NUNAVUT AND POINTS NORTH — Caribou, Baffin Berries and Arctic Char
While you won't likely arrive in most northern communities by road or rail, when you make the trek North, you'll find a lot of traditional foods, hunted, fished and foraged from the land.
Across Canada's northern regions — from Nunavut to Yukon and Northwest Territories — caribou, seal and other wild foods are popular, even muktuk, the raw skin and blubber of a freshly harvested whale.
Now another northern delicacy, Arctic Char, is flown direct from fishermen in Nunavut to southern cities. It's pulled from frozen lakes by Inuit families using nets suspended beneath the thick blue ice in winter, then driven by snowmobile to the community of Naujaat, flown to Winnipeg and trucked onward to Vancouver, eventually to land on West Coast plates.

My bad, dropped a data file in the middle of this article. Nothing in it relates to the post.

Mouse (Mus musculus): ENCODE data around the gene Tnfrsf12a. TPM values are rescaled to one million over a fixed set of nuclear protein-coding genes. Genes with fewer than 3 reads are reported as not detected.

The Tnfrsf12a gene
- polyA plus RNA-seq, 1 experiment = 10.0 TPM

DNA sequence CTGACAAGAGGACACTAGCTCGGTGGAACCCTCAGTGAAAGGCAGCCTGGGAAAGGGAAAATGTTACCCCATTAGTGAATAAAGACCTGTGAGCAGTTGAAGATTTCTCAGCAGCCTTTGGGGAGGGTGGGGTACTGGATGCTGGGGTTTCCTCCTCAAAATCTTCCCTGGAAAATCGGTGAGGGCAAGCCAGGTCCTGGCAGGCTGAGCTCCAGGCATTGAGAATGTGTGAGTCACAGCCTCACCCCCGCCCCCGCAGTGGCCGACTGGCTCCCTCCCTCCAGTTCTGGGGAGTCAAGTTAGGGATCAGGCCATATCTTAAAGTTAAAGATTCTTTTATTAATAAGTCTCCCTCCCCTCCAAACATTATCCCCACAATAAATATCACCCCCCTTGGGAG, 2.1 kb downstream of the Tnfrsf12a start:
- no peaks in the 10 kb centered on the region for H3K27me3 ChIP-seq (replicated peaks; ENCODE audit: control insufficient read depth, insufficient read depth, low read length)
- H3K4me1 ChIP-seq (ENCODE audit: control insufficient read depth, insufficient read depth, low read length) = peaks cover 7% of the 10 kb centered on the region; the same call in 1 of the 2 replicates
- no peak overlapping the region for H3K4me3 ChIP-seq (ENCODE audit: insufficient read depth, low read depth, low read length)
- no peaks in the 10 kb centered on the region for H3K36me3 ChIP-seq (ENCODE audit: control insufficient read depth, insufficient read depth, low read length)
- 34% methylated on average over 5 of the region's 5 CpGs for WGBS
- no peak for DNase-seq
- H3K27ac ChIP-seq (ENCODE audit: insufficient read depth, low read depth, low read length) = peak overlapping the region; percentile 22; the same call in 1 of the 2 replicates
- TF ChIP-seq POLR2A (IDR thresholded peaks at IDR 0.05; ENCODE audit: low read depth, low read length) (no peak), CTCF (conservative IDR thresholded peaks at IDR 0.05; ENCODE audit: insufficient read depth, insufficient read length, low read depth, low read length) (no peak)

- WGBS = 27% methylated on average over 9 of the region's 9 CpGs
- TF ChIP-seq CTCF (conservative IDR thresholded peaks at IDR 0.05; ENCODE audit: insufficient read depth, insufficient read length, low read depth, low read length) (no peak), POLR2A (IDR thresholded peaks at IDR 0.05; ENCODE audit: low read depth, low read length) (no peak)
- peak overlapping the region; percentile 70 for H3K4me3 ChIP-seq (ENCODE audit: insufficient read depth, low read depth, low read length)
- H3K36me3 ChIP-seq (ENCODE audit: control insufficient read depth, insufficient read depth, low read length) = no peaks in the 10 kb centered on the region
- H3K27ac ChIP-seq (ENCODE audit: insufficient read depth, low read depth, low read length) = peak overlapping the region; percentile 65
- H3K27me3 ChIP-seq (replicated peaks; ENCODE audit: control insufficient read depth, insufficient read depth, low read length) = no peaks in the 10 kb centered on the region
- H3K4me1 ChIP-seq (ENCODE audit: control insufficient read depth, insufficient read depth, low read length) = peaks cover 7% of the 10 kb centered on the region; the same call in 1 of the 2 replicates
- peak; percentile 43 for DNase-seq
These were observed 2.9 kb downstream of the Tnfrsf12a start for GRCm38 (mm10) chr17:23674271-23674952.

CELEBRATE CANADIAN CUISINE
Whether you're traveling across Canada, marking Canada Day on July 1 — or the new Food Day Canada celebration (which is August 5, 2023) — enjoy our unique Canadian cuisine, from coast to coast to coast.
And when you make it all the way across the country, to Vancouver Island and the BC capital, there's an easy way to revisit some of our favourite flavours on an afternoon jaunt.
Victoria's Off the Eaten Track offers several delicious walking tours around the city, including their Eat like a Canadian food tour with stops to taste iconic Canadian treats, from candied salmon and smoked sablefish, to bannock, poutine and Hawaiian (ham and pineapple) pizza. Of course, there's a maple syrup tasting, a Nanaimo Bar and shot of Canadian icewine along the way, too!